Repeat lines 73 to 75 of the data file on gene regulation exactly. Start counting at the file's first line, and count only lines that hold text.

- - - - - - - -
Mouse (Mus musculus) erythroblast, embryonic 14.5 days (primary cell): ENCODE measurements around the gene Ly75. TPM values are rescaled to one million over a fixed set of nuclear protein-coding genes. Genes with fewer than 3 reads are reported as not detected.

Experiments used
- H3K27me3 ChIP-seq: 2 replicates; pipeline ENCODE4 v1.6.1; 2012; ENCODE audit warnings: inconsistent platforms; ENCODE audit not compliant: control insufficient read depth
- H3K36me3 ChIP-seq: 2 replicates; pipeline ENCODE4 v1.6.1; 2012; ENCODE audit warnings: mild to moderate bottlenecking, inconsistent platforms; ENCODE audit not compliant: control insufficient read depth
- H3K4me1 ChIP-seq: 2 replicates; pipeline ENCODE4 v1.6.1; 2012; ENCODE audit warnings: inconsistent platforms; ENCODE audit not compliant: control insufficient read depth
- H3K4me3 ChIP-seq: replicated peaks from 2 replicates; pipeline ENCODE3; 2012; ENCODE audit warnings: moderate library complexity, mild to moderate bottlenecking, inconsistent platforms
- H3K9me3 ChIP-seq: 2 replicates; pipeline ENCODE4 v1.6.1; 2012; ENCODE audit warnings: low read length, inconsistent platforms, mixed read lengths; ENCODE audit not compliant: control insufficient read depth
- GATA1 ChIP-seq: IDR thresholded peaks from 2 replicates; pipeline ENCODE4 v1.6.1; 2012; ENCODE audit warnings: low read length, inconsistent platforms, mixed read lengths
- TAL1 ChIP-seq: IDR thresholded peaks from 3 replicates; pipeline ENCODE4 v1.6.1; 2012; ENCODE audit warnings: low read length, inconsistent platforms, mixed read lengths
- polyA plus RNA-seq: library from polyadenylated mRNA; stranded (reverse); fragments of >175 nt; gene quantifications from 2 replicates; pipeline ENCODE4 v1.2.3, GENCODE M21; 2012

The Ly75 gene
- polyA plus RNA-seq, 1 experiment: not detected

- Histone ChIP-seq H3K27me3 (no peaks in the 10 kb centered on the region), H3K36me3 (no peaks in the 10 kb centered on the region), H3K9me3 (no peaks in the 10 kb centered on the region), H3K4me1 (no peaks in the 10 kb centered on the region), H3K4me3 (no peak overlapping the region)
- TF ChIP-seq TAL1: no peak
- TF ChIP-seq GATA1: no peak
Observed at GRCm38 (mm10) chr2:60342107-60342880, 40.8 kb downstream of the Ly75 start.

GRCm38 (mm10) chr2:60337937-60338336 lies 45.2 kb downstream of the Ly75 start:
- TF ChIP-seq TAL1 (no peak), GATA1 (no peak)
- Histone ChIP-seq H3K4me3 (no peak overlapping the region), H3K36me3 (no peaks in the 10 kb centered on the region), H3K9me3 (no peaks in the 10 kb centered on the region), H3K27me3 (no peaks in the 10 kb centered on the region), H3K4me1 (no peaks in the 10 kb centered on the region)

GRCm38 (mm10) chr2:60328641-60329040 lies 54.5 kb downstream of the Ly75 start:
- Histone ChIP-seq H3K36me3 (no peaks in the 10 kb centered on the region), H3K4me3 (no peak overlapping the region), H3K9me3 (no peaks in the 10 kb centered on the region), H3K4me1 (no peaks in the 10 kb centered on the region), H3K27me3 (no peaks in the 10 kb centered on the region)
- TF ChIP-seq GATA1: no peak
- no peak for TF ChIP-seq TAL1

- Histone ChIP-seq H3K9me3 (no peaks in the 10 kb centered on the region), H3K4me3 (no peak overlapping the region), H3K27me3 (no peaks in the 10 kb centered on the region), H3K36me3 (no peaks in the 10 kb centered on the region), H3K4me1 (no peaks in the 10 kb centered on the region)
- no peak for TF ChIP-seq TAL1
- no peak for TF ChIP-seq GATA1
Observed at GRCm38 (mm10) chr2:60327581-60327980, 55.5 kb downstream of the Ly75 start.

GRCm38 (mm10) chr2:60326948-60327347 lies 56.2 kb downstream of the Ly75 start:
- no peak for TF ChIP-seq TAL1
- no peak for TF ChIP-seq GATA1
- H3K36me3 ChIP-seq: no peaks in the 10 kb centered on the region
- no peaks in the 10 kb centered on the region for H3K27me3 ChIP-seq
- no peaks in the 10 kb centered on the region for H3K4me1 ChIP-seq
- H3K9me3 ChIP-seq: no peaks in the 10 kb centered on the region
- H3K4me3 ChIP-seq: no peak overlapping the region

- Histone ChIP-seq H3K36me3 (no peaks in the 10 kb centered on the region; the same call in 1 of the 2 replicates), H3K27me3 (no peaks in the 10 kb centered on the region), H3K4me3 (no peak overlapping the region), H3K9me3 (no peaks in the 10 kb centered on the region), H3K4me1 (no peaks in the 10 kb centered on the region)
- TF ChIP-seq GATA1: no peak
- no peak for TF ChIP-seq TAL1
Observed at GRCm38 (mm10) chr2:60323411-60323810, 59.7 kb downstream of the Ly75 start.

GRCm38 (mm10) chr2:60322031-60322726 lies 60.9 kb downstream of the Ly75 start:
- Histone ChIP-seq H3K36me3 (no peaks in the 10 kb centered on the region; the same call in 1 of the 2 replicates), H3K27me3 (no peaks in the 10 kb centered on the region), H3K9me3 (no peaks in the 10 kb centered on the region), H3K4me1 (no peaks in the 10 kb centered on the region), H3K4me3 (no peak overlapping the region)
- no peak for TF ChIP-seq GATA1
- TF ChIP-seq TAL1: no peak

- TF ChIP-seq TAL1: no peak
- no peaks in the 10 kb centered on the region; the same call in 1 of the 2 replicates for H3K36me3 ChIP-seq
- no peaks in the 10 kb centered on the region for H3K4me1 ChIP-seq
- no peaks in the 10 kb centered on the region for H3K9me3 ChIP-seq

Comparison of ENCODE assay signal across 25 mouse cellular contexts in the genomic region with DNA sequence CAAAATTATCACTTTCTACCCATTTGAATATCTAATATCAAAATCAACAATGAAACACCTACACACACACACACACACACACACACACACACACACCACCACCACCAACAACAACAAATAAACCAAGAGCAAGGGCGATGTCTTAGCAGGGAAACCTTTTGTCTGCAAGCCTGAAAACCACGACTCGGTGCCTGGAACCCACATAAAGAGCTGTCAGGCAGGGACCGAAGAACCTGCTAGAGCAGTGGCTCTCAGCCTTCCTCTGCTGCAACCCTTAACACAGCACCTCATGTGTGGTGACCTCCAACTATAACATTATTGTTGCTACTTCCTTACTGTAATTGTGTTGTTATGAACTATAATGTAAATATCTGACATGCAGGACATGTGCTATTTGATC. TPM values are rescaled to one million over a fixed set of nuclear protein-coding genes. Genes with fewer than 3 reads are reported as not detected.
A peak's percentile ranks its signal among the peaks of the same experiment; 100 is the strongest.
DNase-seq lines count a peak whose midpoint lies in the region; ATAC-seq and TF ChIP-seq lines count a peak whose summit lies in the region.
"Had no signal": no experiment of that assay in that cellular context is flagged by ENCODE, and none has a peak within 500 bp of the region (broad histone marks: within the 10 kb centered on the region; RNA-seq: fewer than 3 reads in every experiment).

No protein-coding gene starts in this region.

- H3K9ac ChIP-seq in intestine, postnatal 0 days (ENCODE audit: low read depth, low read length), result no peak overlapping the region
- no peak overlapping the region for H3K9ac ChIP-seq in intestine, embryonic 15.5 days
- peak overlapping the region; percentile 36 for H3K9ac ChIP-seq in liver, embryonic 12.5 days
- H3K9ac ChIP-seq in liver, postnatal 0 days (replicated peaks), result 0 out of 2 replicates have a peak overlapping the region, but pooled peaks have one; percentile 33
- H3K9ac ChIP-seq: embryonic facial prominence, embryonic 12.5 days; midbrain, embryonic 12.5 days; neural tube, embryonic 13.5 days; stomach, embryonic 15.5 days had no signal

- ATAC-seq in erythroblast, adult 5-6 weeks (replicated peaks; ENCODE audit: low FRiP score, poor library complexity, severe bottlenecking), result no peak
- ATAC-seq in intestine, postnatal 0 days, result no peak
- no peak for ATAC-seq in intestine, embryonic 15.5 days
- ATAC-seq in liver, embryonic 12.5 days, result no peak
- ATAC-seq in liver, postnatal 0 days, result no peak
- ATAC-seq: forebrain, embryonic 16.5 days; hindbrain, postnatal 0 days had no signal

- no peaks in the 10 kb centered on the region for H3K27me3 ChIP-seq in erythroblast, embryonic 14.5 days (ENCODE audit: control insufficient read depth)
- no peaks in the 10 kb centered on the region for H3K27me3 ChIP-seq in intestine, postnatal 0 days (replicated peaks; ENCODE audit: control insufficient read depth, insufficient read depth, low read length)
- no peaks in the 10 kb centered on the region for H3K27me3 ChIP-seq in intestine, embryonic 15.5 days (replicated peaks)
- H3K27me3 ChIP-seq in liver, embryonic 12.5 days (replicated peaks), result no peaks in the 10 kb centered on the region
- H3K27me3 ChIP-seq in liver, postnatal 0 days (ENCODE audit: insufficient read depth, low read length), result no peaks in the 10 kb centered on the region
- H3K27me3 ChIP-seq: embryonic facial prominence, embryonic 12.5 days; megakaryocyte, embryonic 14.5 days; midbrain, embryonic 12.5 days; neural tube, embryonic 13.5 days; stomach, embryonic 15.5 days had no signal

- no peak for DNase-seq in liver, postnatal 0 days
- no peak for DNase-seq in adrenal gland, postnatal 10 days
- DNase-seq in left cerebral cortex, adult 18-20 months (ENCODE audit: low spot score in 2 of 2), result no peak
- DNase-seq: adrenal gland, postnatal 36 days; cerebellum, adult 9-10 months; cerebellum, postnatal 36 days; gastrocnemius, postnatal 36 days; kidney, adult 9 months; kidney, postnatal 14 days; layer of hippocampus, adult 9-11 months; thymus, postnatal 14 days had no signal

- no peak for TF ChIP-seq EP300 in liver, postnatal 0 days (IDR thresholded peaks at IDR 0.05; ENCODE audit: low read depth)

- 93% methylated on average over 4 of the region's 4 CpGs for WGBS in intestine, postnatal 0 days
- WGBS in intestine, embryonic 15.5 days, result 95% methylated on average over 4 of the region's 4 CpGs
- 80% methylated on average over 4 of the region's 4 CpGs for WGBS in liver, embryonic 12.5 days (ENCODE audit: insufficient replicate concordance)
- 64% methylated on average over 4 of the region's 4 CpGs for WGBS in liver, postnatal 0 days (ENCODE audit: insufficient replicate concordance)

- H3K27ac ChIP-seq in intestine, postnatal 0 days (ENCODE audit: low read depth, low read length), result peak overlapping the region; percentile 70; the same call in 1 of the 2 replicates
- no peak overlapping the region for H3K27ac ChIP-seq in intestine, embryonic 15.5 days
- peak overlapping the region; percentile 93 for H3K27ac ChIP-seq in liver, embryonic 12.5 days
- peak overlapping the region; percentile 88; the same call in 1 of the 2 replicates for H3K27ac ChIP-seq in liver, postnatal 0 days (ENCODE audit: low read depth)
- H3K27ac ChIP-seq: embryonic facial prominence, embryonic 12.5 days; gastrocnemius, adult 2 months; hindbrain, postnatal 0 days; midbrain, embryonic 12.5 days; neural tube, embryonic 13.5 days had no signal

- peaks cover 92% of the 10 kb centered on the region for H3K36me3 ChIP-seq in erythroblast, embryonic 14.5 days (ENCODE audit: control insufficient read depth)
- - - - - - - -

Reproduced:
- DNase-seq: adrenal gland, postnatal 36 days; cerebellum, adult 9-10 months; cerebellum, postnatal 36 days; gastrocnemius, postnatal 36 days; kidney, adult 9 months; kidney, postnatal 14 days; layer of hippocampus, adult 9-11 months; thymus, postnatal 14 days had no signal

- no peak for TF ChIP-seq EP300 in liver, postnatal 0 days (IDR thresholded peaks at IDR 0.05; ENCODE audit: low read depth)

- 93% methylated on average over 4 of the region's 4 CpGs for WGBS in intestine, postnatal 0 days